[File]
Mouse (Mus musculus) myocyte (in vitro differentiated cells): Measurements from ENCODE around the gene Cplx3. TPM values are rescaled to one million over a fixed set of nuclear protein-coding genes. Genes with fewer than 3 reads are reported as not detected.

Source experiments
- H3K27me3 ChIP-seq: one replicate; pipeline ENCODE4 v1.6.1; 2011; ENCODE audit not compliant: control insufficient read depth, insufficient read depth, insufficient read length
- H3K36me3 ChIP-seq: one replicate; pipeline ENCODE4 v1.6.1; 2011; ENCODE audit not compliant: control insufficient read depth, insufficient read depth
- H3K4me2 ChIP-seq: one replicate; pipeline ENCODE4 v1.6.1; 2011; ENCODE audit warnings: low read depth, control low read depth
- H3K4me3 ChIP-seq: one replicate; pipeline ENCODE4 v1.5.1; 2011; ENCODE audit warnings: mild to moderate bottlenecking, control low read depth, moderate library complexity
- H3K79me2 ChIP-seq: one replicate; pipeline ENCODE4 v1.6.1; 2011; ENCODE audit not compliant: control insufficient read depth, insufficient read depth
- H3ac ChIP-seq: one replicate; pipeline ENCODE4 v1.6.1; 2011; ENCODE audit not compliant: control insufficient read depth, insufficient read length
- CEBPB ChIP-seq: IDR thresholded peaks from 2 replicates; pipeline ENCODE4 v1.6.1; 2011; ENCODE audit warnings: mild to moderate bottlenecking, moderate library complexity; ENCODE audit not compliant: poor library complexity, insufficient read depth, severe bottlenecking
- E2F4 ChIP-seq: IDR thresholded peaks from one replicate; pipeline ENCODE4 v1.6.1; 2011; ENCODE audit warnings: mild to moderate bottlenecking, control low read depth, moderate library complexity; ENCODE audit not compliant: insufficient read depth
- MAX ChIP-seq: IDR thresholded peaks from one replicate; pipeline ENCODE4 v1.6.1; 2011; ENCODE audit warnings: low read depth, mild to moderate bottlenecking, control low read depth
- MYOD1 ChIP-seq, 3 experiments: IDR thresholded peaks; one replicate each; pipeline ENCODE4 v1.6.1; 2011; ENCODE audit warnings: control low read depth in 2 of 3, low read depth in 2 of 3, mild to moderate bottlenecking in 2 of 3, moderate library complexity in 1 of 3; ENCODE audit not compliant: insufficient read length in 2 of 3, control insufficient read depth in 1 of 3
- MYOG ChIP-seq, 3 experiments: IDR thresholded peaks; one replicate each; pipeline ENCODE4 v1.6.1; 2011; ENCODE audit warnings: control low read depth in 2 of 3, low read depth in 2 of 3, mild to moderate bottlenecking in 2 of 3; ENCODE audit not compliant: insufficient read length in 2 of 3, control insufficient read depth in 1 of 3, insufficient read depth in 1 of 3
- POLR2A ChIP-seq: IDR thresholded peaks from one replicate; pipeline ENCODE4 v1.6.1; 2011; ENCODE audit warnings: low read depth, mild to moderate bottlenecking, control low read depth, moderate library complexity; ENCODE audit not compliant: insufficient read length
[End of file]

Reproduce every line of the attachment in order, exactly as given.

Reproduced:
Mouse (Mus musculus) myocyte (in vitro differentiated cells): Measurements from ENCODE around the gene Cplx3. TPM values are rescaled to one million over a fixed set of nuclear protein-coding genes. Genes with fewer than 3 reads are reported as not detected.

Source experiments
- H3K27me3 ChIP-seq: one replicate; pipeline ENCODE4 v1.6.1; 2011; ENCODE audit not compliant: control insufficient read depth, insufficient read depth, insufficient read length
- H3K36me3 ChIP-seq: one replicate; pipeline ENCODE4 v1.6.1; 2011; ENCODE audit not compliant: control insufficient read depth, insufficient read depth
- H3K4me2 ChIP-seq: one replicate; pipeline ENCODE4 v1.6.1; 2011; ENCODE audit warnings: low read depth, control low read depth
- H3K4me3 ChIP-seq: one replicate; pipeline ENCODE4 v1.5.1; 2011; ENCODE audit warnings: mild to moderate bottlenecking, control low read depth, moderate library complexity
- H3K79me2 ChIP-seq: one replicate; pipeline ENCODE4 v1.6.1; 2011; ENCODE audit not compliant: control insufficient read depth, insufficient read depth
- H3ac ChIP-seq: one replicate; pipeline ENCODE4 v1.6.1; 2011; ENCODE audit not compliant: control insufficient read depth, insufficient read length
- CEBPB ChIP-seq: IDR thresholded peaks from 2 replicates; pipeline ENCODE4 v1.6.1; 2011; ENCODE audit warnings: mild to moderate bottlenecking, moderate library complexity; ENCODE audit not compliant: poor library complexity, insufficient read depth, severe bottlenecking
- E2F4 ChIP-seq: IDR thresholded peaks from one replicate; pipeline ENCODE4 v1.6.1; 2011; ENCODE audit warnings: mild to moderate bottlenecking, control low read depth, moderate library complexity; ENCODE audit not compliant: insufficient read depth
- MAX ChIP-seq: IDR thresholded peaks from one replicate; pipeline ENCODE4 v1.6.1; 2011; ENCODE audit warnings: low read depth, mild to moderate bottlenecking, control low read depth
- MYOD1 ChIP-seq, 3 experiments: IDR thresholded peaks; one replicate each; pipeline ENCODE4 v1.6.1; 2011; ENCODE audit warnings: control low read depth in 2 of 3, low read depth in 2 of 3, mild to moderate bottlenecking in 2 of 3, moderate library complexity in 1 of 3; ENCODE audit not compliant: insufficient read length in 2 of 3, control insufficient read depth in 1 of 3
- MYOG ChIP-seq, 3 experiments: IDR thresholded peaks; one replicate each; pipeline ENCODE4 v1.6.1; 2011; ENCODE audit warnings: control low read depth in 2 of 3, low read depth in 2 of 3, mild to moderate bottlenecking in 2 of 3; ENCODE audit not compliant: insufficient read length in 2 of 3, control insufficient read depth in 1 of 3, insufficient read depth in 1 of 3
- POLR2A ChIP-seq: IDR thresholded peaks from one replicate; pipeline ENCODE4 v1.6.1; 2011; ENCODE audit warnings: low read depth, mild to moderate bottlenecking, control low read depth, moderate library complexity; ENCODE audit not compliant: insufficient read length